Reducing hospital readmission is a national priority for facilitating recovery and reducing preventable morbidity and mortality after a hospital discharge. Risk factors for hospital readmission in general adult populations have been identified, but the relationship between the initial cause of hospitalization, or index hospitalization, and subsequent outcomes for readmitted patients remains unknown. To identify risk factors present during the index hospitalization that are associated with the outcomes of death or transitions to hospice care during later hospital readmission, researchers studied data from 30-day readmissions in an academic health system. They also examined the contribution of infection in readmissions resulting in death. The analysis identified sepsis and shock during index hospitalization as risk factors largely associated with in-hospital death or transition to hospice during subsequent readmission. Also, infection was frequently implicated as the cause of a readmission that ended in death. The study’s findings can be used to identify and target at-risk patients who have been treated for sepsis and other risk factors during the index hospitalization. Better characterization of patients at high risk of specific readmission outcomes is critical to developing targeted interventions at the time of index hospitalization.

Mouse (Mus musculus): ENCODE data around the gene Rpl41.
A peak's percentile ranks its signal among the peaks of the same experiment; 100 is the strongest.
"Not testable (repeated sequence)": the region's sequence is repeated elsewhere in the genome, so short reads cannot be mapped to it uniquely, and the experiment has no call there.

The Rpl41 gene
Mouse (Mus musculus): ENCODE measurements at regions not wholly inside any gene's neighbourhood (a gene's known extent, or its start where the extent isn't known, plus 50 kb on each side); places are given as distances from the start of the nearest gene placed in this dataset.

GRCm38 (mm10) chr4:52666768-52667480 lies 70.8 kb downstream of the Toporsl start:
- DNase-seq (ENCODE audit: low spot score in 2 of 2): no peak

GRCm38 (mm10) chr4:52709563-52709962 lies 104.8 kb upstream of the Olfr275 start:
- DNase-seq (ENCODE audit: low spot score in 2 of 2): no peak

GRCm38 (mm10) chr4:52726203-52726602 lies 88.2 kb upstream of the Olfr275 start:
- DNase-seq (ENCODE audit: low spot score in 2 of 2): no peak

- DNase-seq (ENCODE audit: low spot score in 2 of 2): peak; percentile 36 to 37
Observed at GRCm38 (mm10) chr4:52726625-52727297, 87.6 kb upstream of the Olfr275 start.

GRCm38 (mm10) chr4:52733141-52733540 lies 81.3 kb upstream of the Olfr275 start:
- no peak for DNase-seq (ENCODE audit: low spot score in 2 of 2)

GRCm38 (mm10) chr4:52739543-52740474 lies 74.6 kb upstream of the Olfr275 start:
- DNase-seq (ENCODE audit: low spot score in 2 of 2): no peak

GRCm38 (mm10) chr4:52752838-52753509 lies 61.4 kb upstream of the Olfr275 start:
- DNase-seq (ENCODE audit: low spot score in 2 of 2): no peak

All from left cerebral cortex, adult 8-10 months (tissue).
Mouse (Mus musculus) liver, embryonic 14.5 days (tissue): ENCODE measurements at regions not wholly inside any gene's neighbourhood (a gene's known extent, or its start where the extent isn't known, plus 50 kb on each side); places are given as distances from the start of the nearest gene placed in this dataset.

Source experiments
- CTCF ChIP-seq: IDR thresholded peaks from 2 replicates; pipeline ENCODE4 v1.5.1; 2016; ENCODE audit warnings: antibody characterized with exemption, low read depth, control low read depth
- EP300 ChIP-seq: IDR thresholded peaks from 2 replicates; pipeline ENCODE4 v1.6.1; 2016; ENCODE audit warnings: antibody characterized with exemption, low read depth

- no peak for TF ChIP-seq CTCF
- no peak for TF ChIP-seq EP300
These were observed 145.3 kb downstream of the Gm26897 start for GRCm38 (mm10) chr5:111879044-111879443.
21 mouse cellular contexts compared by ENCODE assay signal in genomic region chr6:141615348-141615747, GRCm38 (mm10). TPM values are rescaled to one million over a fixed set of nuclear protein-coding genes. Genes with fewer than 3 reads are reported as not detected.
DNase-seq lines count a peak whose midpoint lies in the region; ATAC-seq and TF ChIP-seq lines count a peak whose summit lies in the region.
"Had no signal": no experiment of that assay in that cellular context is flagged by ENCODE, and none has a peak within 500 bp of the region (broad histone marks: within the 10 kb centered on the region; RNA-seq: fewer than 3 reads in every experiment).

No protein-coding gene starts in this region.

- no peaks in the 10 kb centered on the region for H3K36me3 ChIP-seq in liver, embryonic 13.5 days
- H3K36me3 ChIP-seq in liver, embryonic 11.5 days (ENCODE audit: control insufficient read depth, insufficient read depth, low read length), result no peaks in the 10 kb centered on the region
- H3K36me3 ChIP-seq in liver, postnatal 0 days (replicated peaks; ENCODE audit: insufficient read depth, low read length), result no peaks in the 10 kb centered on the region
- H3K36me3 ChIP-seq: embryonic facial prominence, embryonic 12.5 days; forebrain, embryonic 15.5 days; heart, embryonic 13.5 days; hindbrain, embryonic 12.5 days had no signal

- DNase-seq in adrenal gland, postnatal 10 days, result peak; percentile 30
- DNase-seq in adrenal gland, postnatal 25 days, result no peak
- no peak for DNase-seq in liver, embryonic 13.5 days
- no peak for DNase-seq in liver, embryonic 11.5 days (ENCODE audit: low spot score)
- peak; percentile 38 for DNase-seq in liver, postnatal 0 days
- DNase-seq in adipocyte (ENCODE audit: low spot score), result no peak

Dietz BW, Jones TK, Small DS, Gaieski DF, Mikkelsen ME. The Relationship Between Index Hospitalizations, Sepsis, and Death or Transition to Hospice Care During 30-Day Hospital Readmissions. Med Care. 2017 Apr;55(4):362-370. PMID: 27820595